Chislett demonstrates her excellent command of a range of extended flute techniques in Toru Takemitsu’s Voice for solo flute (1971), Mark Zadro’s Vox Box for amplified bass flute (2001), Rosalind Page’s Courbe dominante (2006) for flute with pre-recorded sound, and Brett Dean’s Demons for solo flute (2004).  The technical agility and bird-like characteristics of the flute, have inspired other works in this compilation, including English composer Edward Cowie in his A Charm of Australian Finches for flute and piano (1993), as well as Julian Yu’s Sonata for Flute and Piano (2004).

Contrasting the technical feats required in these works is the exquisite lyricism heard in the Persian Suite (2002) for flute and piano by composer Reza Vali.   The suite is the twelfth set of Persian folk songs written by Vali who was born in Persia (Iran), and is now based in the USA.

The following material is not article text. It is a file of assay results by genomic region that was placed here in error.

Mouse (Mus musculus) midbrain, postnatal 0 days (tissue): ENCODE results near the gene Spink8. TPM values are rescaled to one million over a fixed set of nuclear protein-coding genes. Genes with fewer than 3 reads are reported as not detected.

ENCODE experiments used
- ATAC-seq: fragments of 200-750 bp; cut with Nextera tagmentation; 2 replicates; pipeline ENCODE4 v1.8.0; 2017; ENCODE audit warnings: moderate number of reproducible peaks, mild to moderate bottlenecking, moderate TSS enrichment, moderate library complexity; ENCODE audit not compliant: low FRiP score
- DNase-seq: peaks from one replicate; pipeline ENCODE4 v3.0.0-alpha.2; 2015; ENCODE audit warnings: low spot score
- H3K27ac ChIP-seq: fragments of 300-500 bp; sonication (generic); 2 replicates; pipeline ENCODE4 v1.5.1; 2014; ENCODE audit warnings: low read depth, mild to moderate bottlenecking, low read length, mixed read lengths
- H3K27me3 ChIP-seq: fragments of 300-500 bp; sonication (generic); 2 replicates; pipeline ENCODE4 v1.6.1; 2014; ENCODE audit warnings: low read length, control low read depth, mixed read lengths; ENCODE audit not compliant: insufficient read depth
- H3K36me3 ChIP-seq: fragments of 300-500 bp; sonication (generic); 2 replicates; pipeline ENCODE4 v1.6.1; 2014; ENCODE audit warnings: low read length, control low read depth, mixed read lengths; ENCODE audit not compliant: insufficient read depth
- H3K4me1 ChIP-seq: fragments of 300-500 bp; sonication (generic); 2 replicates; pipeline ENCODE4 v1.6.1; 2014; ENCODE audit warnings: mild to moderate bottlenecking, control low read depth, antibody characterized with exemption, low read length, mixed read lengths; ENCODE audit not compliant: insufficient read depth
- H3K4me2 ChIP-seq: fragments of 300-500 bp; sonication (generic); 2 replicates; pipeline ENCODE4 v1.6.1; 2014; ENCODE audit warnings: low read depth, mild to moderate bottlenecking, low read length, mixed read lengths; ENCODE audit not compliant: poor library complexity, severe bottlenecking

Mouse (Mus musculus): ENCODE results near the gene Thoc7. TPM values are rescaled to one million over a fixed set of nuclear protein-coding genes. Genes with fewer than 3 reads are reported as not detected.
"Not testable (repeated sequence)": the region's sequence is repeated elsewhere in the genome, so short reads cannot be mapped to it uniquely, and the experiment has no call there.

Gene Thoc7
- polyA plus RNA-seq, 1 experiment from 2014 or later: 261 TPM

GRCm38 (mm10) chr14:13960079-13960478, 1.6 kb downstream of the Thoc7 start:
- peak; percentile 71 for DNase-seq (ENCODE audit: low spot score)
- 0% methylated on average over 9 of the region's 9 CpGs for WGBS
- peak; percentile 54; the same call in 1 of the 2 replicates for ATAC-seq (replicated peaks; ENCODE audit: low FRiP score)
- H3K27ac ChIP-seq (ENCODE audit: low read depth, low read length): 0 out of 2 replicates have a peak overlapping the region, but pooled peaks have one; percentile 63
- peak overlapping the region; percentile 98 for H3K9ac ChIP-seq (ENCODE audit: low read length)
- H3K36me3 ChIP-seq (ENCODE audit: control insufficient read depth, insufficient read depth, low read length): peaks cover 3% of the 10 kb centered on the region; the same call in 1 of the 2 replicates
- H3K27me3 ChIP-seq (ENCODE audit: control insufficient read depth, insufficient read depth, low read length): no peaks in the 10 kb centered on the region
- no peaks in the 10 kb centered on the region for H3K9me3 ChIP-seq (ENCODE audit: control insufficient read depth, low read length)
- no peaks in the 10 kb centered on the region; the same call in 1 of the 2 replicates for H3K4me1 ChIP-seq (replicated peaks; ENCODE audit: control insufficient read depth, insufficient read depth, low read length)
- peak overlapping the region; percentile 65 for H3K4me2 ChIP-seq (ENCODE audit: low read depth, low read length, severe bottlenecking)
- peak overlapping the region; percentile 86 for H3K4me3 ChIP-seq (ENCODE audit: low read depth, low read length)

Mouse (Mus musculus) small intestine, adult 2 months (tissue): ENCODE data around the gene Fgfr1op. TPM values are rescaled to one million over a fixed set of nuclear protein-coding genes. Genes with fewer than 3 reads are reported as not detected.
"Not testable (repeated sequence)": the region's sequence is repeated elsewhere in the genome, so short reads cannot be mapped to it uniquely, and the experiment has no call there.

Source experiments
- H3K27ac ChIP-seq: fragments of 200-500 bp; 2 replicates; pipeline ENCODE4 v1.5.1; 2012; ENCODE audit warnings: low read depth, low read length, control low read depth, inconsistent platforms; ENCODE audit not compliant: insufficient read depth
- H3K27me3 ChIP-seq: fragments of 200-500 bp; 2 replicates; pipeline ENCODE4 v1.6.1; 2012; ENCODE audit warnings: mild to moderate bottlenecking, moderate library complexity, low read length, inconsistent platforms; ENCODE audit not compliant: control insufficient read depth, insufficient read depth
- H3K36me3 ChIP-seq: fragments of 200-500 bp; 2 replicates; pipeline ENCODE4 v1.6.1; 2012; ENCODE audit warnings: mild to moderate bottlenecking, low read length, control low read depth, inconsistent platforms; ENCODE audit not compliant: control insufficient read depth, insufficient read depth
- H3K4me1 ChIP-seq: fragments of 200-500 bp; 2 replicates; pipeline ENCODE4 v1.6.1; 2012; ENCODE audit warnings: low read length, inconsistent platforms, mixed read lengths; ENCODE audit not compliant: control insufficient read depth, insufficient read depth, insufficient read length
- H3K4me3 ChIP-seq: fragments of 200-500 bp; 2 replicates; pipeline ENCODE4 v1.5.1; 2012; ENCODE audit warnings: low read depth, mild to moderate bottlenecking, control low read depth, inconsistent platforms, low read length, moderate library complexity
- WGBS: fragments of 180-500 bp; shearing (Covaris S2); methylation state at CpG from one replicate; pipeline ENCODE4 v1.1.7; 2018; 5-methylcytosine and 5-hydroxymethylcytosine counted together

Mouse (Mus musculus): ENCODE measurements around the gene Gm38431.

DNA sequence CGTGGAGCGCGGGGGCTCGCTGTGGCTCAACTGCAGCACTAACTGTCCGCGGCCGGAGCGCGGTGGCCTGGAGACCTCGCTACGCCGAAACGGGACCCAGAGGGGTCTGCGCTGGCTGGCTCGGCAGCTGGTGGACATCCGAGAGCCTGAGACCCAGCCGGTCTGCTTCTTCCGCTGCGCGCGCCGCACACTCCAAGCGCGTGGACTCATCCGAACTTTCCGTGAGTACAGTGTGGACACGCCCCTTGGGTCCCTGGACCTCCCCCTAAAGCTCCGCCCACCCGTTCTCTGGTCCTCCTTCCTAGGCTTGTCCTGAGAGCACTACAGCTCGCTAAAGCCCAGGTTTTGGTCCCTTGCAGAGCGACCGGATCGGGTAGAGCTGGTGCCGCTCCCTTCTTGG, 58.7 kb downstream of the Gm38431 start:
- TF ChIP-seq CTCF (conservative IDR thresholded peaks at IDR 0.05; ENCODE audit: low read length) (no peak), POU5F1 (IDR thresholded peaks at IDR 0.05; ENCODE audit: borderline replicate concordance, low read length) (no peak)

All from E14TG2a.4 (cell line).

Chislett plays with warmth and expressivity in the hauntingly beautiful melodies in Blue Silence (2006) by Elena Kats-Chernin and The Quickening: A Tribute to Jonathon Kramer for flute and piano (2005) by Katia Tiutiunnik.  Chislett is joined by her husband, violinist Thomas Jones in a soulful performance of Kats-Chernin’s Wedding Suite (1996) for flute and violin, which was composed for the couple’s wedding day.

Flute enthusiasts are sure to enjoy this eclectic selection of concert pieces, as well as the superb playing by all of the artists on Flute Vox.

Karen Anne Lonsdale

7 May 2016

 

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Where Everything is Music – Reza Vali

Where Everything is Music – Reza Vali

Tuesday 19 June 2012, 7pm

The Goethe-Institut Sydney

Review by Angus McPherson

www.angusmcphersonflute.com